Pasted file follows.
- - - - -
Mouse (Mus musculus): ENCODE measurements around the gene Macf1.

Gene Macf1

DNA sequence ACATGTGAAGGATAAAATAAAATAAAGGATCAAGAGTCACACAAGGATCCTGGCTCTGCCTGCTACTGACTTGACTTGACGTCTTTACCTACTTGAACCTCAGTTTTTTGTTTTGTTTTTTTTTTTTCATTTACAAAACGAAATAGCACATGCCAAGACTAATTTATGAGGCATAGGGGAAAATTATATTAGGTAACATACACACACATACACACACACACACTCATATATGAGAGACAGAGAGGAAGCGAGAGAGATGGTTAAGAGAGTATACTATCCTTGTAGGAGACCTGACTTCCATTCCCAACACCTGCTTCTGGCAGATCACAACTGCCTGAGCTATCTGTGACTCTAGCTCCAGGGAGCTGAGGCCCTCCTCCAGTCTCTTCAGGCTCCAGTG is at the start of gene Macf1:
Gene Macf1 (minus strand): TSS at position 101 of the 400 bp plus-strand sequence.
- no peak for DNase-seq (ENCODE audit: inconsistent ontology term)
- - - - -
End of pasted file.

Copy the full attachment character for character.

Mouse (Mus musculus): ENCODE measurements around the gene Macf1.

Gene Macf1

DNA sequence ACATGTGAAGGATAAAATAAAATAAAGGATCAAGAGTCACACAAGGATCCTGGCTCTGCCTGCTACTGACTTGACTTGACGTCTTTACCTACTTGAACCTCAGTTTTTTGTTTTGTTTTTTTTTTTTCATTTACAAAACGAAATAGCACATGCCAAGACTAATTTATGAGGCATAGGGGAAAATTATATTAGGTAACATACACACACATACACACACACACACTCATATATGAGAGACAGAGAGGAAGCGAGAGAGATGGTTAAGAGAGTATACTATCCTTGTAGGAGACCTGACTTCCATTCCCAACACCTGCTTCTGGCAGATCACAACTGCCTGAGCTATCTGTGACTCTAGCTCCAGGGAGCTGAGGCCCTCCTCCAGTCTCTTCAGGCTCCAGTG is at the start of gene Macf1:
Gene Macf1 (minus strand): TSS at position 101 of the 400 bp plus-strand sequence.
- no peak for DNase-seq (ENCODE audit: inconsistent ontology term)